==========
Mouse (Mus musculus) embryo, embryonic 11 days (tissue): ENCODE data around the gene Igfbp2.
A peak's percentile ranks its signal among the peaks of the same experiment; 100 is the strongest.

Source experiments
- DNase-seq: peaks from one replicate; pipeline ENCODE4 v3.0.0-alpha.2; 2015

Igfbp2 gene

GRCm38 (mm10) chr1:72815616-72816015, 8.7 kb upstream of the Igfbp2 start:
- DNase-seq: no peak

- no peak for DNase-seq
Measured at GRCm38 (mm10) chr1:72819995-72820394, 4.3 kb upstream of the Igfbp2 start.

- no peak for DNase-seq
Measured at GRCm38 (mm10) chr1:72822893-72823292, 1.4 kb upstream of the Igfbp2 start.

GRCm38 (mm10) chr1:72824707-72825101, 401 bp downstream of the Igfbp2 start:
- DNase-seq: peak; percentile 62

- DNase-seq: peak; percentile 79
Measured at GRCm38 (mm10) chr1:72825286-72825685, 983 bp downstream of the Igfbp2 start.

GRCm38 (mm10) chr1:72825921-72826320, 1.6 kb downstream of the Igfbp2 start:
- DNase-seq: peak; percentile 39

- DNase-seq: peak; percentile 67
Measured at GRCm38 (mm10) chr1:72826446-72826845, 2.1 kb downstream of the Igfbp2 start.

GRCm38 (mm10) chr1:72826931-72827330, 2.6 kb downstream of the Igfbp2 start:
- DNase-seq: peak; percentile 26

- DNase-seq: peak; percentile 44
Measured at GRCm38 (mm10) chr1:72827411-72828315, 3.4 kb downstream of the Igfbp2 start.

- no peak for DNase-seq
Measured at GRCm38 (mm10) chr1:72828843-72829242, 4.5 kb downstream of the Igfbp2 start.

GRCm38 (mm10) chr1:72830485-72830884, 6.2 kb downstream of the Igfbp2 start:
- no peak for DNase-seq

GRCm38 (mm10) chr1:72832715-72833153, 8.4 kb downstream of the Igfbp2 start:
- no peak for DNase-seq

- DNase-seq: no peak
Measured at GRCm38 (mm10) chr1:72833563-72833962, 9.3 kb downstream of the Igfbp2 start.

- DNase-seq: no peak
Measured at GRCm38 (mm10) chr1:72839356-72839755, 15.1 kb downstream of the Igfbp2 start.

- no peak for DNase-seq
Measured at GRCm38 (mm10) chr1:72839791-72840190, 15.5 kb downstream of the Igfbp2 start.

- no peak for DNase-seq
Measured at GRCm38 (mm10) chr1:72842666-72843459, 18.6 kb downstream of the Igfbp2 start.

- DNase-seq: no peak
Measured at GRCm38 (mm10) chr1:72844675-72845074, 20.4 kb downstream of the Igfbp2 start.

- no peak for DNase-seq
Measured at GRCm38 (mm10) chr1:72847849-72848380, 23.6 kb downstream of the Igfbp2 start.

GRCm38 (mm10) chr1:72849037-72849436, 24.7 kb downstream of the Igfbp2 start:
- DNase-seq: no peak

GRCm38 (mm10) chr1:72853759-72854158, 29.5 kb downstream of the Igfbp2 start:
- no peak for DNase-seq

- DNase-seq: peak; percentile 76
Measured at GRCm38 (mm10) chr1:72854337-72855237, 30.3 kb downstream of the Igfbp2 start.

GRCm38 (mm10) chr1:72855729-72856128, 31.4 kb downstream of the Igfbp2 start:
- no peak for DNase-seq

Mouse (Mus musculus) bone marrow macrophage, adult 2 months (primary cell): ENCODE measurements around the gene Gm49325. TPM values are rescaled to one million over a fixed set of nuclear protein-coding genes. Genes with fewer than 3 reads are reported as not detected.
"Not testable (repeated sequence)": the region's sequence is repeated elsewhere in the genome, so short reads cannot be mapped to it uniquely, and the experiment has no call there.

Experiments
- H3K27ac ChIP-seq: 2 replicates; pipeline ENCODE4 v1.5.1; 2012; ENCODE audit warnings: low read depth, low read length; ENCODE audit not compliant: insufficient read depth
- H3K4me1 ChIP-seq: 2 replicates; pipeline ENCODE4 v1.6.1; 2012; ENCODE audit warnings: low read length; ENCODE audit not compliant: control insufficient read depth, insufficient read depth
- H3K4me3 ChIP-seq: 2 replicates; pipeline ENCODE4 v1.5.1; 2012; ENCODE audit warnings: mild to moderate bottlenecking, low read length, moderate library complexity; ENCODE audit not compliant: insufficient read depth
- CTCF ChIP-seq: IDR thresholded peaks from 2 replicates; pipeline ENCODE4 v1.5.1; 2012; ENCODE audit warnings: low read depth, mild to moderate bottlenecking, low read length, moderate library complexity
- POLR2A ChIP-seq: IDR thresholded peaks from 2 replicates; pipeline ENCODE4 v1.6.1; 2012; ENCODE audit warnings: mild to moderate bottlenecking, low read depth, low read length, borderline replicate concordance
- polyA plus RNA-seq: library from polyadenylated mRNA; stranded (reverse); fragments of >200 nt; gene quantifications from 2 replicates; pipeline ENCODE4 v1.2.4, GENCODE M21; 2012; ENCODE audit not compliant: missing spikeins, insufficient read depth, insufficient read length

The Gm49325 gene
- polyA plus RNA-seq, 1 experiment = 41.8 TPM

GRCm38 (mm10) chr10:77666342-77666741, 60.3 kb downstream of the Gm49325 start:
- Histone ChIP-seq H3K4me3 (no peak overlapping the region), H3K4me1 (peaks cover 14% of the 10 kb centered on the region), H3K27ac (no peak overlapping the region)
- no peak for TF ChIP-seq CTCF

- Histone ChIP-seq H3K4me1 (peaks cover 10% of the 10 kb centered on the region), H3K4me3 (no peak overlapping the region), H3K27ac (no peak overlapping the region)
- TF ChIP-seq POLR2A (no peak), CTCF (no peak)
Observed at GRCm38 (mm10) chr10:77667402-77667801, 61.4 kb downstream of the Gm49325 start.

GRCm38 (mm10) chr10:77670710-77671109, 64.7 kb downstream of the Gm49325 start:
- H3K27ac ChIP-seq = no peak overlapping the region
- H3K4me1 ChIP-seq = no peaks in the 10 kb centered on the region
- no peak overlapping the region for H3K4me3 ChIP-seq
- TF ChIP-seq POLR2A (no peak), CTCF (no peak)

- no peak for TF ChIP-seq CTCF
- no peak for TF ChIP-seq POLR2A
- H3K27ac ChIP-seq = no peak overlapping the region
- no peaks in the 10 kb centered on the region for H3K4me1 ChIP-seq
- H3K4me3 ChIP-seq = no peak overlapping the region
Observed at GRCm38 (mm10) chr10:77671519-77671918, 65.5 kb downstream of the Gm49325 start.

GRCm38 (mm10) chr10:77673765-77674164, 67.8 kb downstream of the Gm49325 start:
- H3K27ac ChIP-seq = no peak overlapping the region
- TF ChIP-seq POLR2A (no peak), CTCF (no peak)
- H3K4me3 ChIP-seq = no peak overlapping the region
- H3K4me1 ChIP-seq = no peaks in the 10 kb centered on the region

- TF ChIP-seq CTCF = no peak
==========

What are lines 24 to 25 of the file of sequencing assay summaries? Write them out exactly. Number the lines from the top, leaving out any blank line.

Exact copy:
- no peak for DNase-seq
Measured at GRCm38 (mm10) chr1:72828843-72829242, 4.5 kb downstream of the Igfbp2 start.